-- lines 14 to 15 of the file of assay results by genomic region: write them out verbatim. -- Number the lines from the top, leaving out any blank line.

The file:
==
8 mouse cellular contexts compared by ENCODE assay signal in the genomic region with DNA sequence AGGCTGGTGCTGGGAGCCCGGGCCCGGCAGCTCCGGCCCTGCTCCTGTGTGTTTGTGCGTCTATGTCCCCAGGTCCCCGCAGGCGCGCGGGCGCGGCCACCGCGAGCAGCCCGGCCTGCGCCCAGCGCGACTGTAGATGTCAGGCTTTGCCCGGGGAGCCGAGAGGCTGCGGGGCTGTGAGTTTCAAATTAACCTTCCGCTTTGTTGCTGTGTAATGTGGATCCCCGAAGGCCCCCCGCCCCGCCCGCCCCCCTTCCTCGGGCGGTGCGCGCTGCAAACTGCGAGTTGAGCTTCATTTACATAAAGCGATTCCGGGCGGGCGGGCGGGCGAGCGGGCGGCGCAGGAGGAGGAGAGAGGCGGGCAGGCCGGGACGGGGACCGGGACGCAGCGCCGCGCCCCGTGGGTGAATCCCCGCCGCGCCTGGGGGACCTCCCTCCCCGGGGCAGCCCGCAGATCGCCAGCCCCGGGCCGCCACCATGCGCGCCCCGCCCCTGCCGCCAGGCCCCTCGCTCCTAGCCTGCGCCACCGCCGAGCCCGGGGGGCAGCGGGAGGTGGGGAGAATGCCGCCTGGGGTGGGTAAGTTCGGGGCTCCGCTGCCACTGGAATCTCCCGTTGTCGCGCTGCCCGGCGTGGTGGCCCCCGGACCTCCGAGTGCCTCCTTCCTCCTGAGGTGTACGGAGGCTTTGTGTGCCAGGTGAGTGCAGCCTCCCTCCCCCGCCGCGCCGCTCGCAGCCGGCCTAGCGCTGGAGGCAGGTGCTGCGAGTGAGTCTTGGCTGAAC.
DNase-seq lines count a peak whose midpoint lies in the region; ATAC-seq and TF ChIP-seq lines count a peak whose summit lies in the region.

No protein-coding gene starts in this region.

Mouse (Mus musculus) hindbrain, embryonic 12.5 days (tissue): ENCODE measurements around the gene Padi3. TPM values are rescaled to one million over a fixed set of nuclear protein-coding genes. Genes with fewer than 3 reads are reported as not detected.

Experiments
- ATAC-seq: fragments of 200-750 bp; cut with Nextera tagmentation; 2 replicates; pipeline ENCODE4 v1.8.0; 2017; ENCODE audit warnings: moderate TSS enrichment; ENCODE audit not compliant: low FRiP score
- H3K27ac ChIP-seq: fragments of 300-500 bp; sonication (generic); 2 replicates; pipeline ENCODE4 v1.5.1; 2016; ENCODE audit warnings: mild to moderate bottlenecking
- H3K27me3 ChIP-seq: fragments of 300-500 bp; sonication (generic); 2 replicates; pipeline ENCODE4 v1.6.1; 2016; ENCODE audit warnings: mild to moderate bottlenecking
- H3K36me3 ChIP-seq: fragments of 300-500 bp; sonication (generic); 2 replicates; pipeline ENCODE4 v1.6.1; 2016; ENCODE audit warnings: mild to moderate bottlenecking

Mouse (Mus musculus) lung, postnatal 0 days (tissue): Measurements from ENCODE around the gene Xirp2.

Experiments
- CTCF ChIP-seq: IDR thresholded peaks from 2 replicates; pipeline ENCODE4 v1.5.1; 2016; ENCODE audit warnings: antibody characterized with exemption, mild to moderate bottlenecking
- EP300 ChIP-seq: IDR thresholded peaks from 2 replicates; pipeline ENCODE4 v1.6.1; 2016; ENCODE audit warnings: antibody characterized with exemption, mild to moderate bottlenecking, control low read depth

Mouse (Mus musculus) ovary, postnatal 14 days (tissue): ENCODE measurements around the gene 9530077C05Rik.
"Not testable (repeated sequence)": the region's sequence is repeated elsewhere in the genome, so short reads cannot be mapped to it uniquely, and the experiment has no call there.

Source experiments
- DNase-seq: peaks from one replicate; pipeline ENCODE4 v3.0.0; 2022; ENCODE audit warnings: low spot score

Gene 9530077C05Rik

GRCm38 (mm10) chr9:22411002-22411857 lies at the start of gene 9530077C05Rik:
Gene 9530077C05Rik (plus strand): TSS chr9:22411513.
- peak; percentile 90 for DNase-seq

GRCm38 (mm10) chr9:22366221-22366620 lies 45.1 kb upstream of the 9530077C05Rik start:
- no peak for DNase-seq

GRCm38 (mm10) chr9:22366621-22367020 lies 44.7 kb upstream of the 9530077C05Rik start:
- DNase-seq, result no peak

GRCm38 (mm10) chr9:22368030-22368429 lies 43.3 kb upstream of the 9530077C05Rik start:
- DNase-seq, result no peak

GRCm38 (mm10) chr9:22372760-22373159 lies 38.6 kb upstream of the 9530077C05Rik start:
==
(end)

Mouse (Mus musculus) ovary, postnatal 14 days (tissue): ENCODE measurements around the gene 9530077C05Rik.
"Not testable (repeated sequence)": the region's sequence is repeated elsewhere in the genome, so short reads cannot be mapped to it uniquely, and the experiment has no call there.